Butterflies, Birds Benefit from Native Plants

HAMDEN, Conn. - When choosing plants for your landscape, it's not all about looks.

Versatile native plants can provide valuable food for butterflies and birds. Native plants are also low maintenance and, once established, use less water, according to Andy Brand, nursery manager of Broken Arrow Nursery, located in Hamden, Conn.

"Native plants are very popular - sales of native plants have gone way up in the last 10 years," he told members of the Connecticut Butterfly Association during their spring meeting. (Brand is also the past president and one of the founding members of the Connecticut Butterfly Association.)

"Cookie cutter landscapes attract very few birds and insects," Brand said, showing a slide of a large front yard with a tree dotted in the middle. "You won't find a lot of butterfly species feeding on lawns. It's tough to complete a life cycle for a caterpillar if a lawn mower is going over them once a week."

When gardening for insects and birds, more native plants increase the likelihood that they will visit. Even weeds can be host plants for butterflies to lay eggs. "It sounds nuts, but let some stinging nettles grow up," he said. 

A slide from Andy Brand's lecture shows the curled leaf
of a spicebush and a close up of the spicebush caterpillar.
Double Duty Plants
The black cherry tree benefits both butterflies and birds. "Most people don't pick it because of fruit, but because of the beautiful white flowers in the spring," said Brand. Eastern Tiger Swallowtails and Coral Hairstreaks both lay eggs on it. Birds eat the fruit.

"If I was going to pick a plant that I would almost guarantee you'd have success with rearing caterpillars, it would be lindera, or spicebush, in your yard," Brand said. "You will find spicebush swallowtail butterflies." All parts of the plant have a spicy aroma. It will tolerate at least a half day of shade as well.  "I get excited when I see spicebushes [lindera] being chewed up by spicebush caterpillars," he said.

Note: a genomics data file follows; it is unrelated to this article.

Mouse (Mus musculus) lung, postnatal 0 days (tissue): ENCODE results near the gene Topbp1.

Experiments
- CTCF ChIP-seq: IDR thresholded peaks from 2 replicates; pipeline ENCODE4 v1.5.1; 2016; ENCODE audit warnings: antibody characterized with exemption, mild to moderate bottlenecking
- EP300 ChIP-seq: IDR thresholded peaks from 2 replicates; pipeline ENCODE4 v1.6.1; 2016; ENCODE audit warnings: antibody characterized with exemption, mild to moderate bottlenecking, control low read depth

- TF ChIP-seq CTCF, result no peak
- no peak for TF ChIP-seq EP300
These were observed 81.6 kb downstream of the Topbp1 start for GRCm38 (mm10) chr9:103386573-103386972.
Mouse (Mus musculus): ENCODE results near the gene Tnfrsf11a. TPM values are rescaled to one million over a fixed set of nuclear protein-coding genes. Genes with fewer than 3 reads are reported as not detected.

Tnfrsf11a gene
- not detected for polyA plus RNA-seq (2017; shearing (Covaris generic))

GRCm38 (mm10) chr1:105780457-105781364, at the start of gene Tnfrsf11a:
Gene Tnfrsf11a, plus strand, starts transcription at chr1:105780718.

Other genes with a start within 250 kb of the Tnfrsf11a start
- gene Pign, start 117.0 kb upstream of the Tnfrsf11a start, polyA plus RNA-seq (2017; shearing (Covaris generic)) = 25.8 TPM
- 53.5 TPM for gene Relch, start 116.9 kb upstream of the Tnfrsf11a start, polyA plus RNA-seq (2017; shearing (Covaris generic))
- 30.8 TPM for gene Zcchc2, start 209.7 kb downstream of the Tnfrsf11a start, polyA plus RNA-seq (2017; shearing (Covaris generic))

"The leaves will fold over and inside is a very 'menacing' caterpillar," Brand said. This is how the caterpillar protects itself from birds. If a bird does happen to turn the leaf over and find it, it will be in for a surprise. "If a bird sees false eyes staring at it, the bird will get scared," he said. The bird will not eat the caterpillar due to its appearance. "It's one of my favorite caterpillars - it's very distinct."

Spicebush does form red fruit that will be eaten by birds later in the season.

Another bush that makes bright, red fruit is red chokeberry - the fruit is sour but as the winter goes on, the berries become more palatable to birds. Black chokeberry is the more common variety planted, with fall color that really stands out. "This is a great substitute for a burning bush," said Brand. (Burning bush is on the list of invasive plants in Connecticut.) Highbush blueberry also makes a good replacement for burning bush. "Why plant an invasive species when you have fall color, birds will love fall fruit and butterflies will get nectar from it?" (Visiting birds include orioles and catbirds.)